These new measures are as follows:

  • A further reduction in VAT for certain industry sectors, including passenger transport, accommodation and parts of the cultural sector, whose supplies are typically subject to a 12 percent VAT rate. The rate was previously lowered to eight percent but the Government has decided to lower this rate still, to seven percent, for transactions during the period April 1, 2020, to October 31, 2020.
  • For personal taxpayers, the first instalment of advance tax is postponed from March 15 to May 1, 2020, with the second instalment postponed from May 15 to July 15, 2020.
  • For corporate taxpayers, the second instalment of advance tax is postponed from April 15 to September 1, 2020, although electric power enterprises will not be able to postpone advance tax payment on ordinary income.

The Government had previously announced that it would amend corporate tax regulations so that loss-making companies could re-allocate their losses to offset previous years' taxed profits, and permit owners to postpone payments of wealth tax.

Additionally, to support airlines, air passenger tax will be suspended for flights in the period from January 1 to October 31, with the payment of aviation charges postponed until June 31.

Furthermore, the Government previously announced that the payment deadline for the first VAT instalment is to be extended from April 14 to June 10.

Poland took a similar tack, announcing a zero rate of value-added tax for products manufactured or bought by companies that are then donated to help tackle the spread of the COVID-19 virus.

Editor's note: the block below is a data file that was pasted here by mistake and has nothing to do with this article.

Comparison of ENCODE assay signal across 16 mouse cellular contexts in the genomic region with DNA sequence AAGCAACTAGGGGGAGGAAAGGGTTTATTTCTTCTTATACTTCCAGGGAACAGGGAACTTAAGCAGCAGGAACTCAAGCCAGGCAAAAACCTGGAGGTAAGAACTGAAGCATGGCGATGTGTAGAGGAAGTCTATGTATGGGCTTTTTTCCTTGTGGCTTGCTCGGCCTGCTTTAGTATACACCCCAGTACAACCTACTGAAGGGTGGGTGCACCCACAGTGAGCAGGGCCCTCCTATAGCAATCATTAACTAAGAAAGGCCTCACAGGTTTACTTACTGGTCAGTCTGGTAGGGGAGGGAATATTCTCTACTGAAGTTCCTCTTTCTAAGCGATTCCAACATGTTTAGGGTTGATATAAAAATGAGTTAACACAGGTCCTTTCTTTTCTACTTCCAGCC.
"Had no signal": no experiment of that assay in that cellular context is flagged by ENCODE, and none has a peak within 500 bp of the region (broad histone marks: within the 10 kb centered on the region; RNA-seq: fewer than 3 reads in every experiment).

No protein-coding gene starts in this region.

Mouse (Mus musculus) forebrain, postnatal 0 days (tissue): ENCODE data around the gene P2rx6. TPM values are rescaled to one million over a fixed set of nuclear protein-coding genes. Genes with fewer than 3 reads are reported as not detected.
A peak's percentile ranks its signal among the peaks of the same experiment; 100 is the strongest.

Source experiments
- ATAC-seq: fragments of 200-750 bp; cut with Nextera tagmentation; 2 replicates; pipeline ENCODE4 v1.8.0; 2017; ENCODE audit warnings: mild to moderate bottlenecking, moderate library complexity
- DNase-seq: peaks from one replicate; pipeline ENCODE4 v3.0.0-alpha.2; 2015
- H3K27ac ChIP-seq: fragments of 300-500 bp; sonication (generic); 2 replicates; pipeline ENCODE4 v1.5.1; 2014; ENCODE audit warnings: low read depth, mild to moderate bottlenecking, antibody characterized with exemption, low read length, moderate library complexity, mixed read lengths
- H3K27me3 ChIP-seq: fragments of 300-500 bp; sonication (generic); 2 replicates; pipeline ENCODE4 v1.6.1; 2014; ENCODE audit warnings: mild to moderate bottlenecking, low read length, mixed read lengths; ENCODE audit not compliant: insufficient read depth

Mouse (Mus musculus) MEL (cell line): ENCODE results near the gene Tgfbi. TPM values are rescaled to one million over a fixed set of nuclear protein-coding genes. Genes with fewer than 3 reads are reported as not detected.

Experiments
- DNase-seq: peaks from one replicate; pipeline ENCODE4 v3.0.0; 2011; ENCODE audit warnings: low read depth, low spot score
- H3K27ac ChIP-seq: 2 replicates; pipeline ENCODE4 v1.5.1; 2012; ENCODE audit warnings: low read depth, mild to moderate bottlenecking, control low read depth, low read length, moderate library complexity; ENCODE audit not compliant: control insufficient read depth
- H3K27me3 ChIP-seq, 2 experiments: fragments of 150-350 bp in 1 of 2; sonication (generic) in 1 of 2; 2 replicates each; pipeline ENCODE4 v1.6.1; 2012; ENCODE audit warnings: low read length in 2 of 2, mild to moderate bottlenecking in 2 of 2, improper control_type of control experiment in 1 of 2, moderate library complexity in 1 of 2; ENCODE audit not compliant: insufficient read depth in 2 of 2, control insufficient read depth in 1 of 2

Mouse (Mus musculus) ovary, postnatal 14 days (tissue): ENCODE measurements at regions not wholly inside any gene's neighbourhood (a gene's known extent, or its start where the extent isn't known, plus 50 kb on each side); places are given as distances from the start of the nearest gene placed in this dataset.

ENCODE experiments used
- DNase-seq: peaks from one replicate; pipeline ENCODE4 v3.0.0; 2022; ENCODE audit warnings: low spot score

Items newly subject to zero percent VAT include:

  • Medical devices;
  • Laboratory glass and laboratory apparatus;
  • Medicinal products and active substances within the meaning of the Pharmaceutical Law of September 6, 2001;
  • Disinfectants;
  • Specialized diagnostic tests; and
  • Personal protective equipment, including face masks, face shields, safety goggles, overalls, shoe covers, caps, and gloves.

The zero percent VAT rate on the above goods applies from February 1, 2020, until August 31, 2020.

No stranger to bucking the trend, however, France revealed that although various relief measures are to be made available to taxpayers adversely impacted by the global pandemic, VAT would not be affected by this.

In a set of frequently asked questions and answers clarifying recent changes to tax obligations as a result of the COVID-19 virus, the French tax authority explained that tax payment relief does not extend to value-added tax.

The FAQs confirmed that requests for deferral only concern direct taxes and social security contributions, with the payment of indirect taxes (VAT, excise duties, etc.) due on normal deadlines, without any delay.

However, for taxpayers unable to gather all documents necessary for establishing monthly VAT liability, the tax authority will permit them to estimate their VAT payment within a margin of error of 20 percent.

Until next week, do please stay safe and well!


Tags: Government | Law


About the Author


Kitty Miv, Editor

Kitty was born in Argentina in 1960 to a Scottish cattle rancher and his Argentine wife. Educated in Edinburgh and at Princeton, Kitty worked for the World Bank as an economist, where she met and married an emigre Iranian banker. During her time with the Bank, Kitty worked in a number of emerging markets, including a spell in the ex-USSR as a Transition Economies Team Leader. Kitty is now a consultant in Brussels and has free-lance writing relationships with a number of prominent economic publications. kitty@lowtax.net